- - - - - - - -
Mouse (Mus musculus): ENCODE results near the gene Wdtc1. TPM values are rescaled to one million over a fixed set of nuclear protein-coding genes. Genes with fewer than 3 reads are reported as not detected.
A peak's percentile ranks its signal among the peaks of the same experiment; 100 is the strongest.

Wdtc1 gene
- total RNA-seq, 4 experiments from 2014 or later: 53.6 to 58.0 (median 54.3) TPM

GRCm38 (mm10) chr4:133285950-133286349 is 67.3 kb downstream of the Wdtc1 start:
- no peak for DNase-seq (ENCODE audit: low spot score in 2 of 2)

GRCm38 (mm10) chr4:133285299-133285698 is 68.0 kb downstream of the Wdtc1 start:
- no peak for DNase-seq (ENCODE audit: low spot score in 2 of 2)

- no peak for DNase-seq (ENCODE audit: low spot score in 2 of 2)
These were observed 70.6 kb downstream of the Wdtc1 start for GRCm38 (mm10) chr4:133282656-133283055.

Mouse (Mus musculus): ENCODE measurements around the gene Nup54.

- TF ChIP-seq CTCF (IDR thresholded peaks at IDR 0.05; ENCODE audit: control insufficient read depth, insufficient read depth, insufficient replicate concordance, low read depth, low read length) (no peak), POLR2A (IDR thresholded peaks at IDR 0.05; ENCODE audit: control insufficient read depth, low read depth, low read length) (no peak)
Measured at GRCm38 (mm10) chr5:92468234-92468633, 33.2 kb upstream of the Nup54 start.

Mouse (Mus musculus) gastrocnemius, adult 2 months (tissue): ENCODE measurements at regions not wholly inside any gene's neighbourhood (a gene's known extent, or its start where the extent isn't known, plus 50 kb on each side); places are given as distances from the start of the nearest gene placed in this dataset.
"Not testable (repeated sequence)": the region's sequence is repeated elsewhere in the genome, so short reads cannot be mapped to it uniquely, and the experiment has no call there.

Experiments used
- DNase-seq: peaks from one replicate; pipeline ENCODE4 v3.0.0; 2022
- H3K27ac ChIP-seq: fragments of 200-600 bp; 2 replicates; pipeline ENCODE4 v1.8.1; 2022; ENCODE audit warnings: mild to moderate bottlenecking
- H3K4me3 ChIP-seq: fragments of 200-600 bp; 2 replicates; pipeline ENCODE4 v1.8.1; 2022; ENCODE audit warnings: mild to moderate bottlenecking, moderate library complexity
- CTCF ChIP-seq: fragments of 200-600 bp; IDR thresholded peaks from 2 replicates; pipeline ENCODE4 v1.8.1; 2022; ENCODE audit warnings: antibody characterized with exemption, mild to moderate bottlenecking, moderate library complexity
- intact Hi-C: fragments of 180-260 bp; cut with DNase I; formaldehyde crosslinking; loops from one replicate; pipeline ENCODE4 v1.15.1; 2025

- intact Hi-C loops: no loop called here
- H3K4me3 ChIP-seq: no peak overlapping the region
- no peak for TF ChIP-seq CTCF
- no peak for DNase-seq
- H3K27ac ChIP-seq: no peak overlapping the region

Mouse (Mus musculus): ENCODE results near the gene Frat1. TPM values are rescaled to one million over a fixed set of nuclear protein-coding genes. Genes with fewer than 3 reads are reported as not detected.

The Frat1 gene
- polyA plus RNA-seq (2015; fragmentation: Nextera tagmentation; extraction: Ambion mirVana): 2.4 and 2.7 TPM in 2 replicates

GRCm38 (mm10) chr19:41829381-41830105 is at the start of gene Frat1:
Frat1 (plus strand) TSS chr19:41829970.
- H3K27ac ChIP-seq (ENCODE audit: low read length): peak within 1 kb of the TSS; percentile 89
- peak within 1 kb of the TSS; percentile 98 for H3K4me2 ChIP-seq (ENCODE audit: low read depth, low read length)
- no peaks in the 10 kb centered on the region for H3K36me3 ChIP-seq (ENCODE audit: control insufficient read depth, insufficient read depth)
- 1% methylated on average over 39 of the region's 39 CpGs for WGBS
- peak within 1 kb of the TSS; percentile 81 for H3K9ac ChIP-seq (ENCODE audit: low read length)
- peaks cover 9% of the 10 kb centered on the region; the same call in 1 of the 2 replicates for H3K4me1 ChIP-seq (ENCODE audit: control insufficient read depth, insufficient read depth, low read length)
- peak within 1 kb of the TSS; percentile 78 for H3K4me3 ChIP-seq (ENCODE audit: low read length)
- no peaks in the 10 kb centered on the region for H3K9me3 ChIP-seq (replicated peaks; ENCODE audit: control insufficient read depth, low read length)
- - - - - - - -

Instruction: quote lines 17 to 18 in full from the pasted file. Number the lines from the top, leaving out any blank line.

- DNase-seq: peaks from one replicate; pipeline ENCODE4 v3.0.0; 2022
- H3K27ac ChIP-seq: fragments of 200-600 bp; 2 replicates; pipeline ENCODE4 v1.8.1; 2022; ENCODE audit warnings: mild to moderate bottlenecking